July 19, 2024

As you know, PowerFx draws parallels from Microsoft Excel. In fact, Microsoft told us that they want full parity between Power Apps and Excel’s function in the past. But there’s one major point that Excel and Power Apps differ, and that’s the interpretation of the year 1900. I don’t want to make this a history lesson, but it’s interesting to understand that Excel considers 1900 a leap year. It’s a but one that they could never fix due to the market dominance of Excel and the sheer amount of files that exist with this date calculated with this in consideration.

Let’s check how this impacts the Power Platform, especially Power Apps.

The issue

As you may not, Excel stores the dates in a number format. The number represents the number of days elapsed since the 1st of January 1900. I go into a lot more details in my article “Power Automate: Convert Date to Excel Number,” but I want you to understand that if Microsoft fixe the issues:

  1. All dates will go back one day, and only this is a big deal. Think about how many dates are stored worldwide in every Excel file.
  2. Any related date function will provide you incorrect results.

So Microsoft had a huge decision to take. Keep the results incorrect and keep party between Excel and Power Apps or “fix” the issue. By keeping the issue, they would have many issues with other data sources that Power Apps users like the Dataverse or SQL Server, to name a few. So they did the right thing, in my opinion, and fixed the issue.

So that’s the impact for us?

The proof is in the pudding.

So let’s start by doing two things. First, let’s check how the data in Excel is generated and then in Power Apps. To be able to compare, let’s use the ISOWeekNum function. This function will provide us the week number of a date. We’re using this function for two reasons. First, to understand what the same function returns for the same date and see the behavior of the dates close to the start of the issue (29th February 1900).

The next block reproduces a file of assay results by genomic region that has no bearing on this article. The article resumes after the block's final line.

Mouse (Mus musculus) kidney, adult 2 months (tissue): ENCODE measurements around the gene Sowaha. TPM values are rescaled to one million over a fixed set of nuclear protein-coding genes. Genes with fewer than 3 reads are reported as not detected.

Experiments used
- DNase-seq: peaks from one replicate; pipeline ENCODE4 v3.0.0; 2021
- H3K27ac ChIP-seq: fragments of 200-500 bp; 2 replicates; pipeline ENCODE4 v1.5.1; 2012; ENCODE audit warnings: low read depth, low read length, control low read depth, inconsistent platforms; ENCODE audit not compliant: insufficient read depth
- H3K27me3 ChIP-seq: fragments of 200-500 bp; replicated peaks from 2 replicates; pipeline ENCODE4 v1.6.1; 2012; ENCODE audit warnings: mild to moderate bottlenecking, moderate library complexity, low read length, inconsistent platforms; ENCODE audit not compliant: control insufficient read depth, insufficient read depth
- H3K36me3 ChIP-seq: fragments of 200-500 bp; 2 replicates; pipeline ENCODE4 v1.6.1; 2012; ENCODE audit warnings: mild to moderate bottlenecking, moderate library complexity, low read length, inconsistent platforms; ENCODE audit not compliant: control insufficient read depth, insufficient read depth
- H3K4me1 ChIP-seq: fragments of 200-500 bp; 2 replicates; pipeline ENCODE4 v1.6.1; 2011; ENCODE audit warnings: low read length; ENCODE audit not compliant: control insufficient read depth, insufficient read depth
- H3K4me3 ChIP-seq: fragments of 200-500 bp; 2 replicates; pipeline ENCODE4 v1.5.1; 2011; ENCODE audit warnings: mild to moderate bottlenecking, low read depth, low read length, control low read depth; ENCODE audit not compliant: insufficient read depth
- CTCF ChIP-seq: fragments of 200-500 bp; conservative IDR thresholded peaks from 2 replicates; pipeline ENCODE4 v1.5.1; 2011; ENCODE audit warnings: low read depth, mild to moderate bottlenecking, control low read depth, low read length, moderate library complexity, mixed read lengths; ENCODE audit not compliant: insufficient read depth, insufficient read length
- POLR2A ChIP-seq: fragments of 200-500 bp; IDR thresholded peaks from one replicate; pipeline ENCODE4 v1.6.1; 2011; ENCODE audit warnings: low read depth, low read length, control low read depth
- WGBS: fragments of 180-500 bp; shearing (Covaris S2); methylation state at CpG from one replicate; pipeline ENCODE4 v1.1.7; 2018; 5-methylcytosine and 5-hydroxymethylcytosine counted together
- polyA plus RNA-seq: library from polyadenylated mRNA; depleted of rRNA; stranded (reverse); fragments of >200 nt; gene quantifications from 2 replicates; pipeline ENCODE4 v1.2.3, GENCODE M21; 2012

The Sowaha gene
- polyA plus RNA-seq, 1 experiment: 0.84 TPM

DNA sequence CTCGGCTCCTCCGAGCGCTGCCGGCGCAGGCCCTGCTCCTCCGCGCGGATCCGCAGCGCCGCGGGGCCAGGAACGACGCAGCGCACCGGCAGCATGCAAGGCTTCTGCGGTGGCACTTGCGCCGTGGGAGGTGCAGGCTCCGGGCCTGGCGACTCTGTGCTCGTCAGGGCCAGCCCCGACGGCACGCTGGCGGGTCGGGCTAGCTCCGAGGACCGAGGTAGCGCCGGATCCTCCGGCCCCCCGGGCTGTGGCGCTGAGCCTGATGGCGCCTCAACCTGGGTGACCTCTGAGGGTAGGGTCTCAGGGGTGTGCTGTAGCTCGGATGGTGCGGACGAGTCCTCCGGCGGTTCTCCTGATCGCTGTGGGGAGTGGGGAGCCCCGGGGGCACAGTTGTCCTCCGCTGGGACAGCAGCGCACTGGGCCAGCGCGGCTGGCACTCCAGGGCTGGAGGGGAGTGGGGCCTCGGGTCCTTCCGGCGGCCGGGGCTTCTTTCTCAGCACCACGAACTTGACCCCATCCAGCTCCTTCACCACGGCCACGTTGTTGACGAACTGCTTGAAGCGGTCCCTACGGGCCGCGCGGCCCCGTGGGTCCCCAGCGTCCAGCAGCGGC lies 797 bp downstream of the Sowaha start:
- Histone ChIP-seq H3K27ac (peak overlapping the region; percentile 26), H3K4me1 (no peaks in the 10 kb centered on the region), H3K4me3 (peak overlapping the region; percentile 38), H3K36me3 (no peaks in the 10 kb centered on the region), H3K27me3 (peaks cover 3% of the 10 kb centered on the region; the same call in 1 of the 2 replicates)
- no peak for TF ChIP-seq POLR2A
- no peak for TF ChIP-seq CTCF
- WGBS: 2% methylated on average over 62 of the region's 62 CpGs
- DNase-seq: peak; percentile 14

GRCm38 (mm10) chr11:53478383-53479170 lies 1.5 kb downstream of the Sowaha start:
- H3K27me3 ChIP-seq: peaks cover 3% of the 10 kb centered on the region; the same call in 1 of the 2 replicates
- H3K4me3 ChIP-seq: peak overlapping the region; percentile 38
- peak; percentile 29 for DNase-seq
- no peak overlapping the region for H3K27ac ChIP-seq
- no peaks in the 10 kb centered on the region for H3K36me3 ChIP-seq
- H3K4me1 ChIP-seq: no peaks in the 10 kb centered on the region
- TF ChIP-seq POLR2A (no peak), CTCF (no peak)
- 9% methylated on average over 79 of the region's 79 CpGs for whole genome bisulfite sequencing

Here’s the function in Excel:

If it fails for the 30th of February (that’s expected) and provides week 9 for the 29th of February, so it’s a valid date, proving that it’s a leap year. Now let’s look at Power Apps and see what we get.

Let’s unpack a bit of what we’re doing. To ensure the date we’re getting, we’re using the “Date function” that has the input of a numeric value for the year, month, and day. Next, we defined the TextInput to put a value and see what we get (you’ll see why in a minute). After that, we call the ISOWEEKNUM function and get the number of the week. Now let’s check the 29th of February 1900 that may exist or not depending on if it’s a leap year.

Now we see where things differ. When we generate the date with an invalid value, Power App will return the next available date (not an error). So, even if the function returns the same value, we see that the date starts to differ and that it’s not a leap year.

Final thoughts

The question until now is why I’m going into so much detail when it comes to a date?

Dates are important, and these details can bring you a lot of headaches if you don’t know how to deal with them.

The date is so far away that most of you won’t even have this issue, but knowing these “gotchas” is essential if you don’t want to spend a bunch of time debugging something that should be correct, but it isn’t.

Have a suggestion of your own or disagree with something I said? Leave a comment or interact on Twitter and be sure to check out other Power Apps-related articles here.

Photo by Kevin Ku on Unsplash

Manuel Gomes

I have 18 years of experience in automation, project management, and development. In addition to that, I have been writing for this website for over 3 years now, providing readers with valuable insights and information. I hope my expertise allows me to create compelling, informative content that resonates with the audience.

View all posts by Manuel Gomes →

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